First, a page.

Congratulations to Australia! We have officially made or mark on this wonderful planet, we are officially a global citizen. Was it through our anti-climactic hosting of the G20 summit in Brisbane? Is it through our commitment to international aid? Or is it that we are at the forefront of Malaysia Airlines searches?
Nay, we have something more grounding, more unifying and more harmonious to be proud of, an achievement to be heralded throughout this great southern land.
Australians all, let us rejoice, for we are officially competing in the 2015 Grand Final of the Eurovision Song Contest in Austria.
“But Australia isn’t part of Europe!? Just because millions of Australians tune in to watch the contest on SBS as an annual excuse to party, doesn’t mean we’ve swapped hemispheres!” you comment in jest. Historically, the Eurovision Song Contest was established in post-war Europe in an effort to foster harmony and peace through a friendly “light entertainment programme”. The contest isn’t about geography, it’s centered around celebrating the unifying nature of music. In fact, Israel and Morocco have previously entered in the contest and technically so can areas like Africa. See, according to Australian Eurovision commentator Julia Zemiro, the official rules say that entrants need only be a member of the European Broadcasting Union.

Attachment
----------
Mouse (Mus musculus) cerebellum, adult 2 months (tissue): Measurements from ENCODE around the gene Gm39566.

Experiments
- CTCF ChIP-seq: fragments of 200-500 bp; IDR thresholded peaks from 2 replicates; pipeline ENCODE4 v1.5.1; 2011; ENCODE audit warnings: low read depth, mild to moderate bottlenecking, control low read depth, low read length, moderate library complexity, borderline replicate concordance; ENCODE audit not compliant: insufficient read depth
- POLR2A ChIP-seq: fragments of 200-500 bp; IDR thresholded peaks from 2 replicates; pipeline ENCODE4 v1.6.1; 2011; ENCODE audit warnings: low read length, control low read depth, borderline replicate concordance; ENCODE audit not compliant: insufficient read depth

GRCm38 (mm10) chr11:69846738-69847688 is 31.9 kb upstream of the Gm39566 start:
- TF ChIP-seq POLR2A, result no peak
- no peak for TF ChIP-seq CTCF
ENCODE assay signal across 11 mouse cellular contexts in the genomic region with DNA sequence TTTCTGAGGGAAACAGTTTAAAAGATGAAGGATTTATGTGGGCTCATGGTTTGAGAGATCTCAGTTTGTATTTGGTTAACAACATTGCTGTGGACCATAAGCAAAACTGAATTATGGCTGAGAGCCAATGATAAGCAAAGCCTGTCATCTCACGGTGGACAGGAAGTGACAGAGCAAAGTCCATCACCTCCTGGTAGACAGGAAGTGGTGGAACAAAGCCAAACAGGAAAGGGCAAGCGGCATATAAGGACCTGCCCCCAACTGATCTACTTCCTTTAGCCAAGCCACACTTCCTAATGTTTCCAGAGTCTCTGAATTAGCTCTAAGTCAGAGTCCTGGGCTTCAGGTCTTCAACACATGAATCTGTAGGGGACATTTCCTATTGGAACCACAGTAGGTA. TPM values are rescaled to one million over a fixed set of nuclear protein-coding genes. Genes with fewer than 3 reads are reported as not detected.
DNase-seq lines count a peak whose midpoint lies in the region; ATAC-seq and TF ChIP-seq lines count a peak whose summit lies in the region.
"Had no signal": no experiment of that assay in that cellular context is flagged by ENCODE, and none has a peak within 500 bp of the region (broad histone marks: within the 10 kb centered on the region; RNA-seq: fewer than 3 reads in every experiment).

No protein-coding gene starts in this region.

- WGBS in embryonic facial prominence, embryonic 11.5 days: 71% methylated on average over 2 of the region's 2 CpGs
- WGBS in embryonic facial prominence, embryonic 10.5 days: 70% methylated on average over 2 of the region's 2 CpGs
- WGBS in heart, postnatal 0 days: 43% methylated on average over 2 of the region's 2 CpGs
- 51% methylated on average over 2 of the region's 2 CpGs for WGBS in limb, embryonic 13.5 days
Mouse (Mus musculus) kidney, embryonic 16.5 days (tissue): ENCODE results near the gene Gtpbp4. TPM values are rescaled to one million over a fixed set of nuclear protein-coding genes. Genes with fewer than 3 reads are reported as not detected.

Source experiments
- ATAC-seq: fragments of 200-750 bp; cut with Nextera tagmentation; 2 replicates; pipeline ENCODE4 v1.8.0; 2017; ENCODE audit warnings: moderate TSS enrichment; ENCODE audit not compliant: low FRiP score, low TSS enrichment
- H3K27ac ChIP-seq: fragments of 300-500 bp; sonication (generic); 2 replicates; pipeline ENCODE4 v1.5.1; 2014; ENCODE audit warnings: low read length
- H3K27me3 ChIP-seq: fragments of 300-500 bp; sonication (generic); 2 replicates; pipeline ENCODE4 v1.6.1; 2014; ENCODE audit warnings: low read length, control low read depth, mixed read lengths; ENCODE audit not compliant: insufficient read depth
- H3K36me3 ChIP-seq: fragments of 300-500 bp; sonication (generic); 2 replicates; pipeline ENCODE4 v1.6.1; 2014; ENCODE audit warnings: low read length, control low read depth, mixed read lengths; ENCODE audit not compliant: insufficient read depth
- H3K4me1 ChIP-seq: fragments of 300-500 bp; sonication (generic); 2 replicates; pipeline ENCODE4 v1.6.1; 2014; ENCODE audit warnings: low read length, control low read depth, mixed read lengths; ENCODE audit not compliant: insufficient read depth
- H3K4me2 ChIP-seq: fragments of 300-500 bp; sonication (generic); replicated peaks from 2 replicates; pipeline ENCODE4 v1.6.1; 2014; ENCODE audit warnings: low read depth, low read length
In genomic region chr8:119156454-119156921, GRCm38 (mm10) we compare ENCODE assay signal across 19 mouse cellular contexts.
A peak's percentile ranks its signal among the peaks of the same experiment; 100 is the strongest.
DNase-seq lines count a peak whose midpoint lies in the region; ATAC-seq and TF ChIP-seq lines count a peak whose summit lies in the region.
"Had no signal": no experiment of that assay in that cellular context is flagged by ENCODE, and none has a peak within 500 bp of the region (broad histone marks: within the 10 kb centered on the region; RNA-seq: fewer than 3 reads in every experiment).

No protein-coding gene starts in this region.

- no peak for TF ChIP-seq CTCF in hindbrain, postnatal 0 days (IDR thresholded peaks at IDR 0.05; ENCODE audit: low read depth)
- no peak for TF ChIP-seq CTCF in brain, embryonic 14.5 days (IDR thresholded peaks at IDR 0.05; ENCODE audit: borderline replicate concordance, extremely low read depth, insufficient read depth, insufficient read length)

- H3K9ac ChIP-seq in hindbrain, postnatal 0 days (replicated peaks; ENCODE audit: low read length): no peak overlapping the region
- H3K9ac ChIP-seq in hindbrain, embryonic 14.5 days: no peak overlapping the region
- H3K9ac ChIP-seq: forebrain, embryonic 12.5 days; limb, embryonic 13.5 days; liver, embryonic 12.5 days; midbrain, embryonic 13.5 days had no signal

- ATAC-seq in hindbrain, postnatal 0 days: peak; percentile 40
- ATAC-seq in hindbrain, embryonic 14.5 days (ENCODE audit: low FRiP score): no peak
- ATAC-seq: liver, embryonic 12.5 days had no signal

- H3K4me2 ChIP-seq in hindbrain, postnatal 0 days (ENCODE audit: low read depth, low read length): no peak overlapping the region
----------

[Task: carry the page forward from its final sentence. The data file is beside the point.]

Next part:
Let’s be honest, cards on the table. The annual contest is a global party. I can’t guarantee that the music is quality, but it’s definitely an experience. Some are just for fun, like the 2011 Moldovan entry, which used unicycling garden gnomes, strobe lights and trumpets. Other entries are visually spectacular, like the 2014 Montenegro entry which coupled roller-skating with a CGI spectacular and the end product was ice skating on stage. There are obviously socio-political maneuvers, like the 2015 winner, Conchita Wurst, being one of the most controversial performances in the contest’s history, and there are those who just ” have a go ” like nearly every performance from Great Britain in recent years.
In 2014, Jessica Mauboy represented our sunburnt country in a guest performance at the grand final. In 2015, we will achieve eternal glory as a competitor.
What other arena teaches you about languages, countries of the world, encourages participation and fosters patriotism better than Eurovision? With promises of Greek trampolines, Russian grandmas, Swiss banjos, Danish pyrotechnics, Georgian parachutes and Irish twins, I promise you’ll be in for an experience.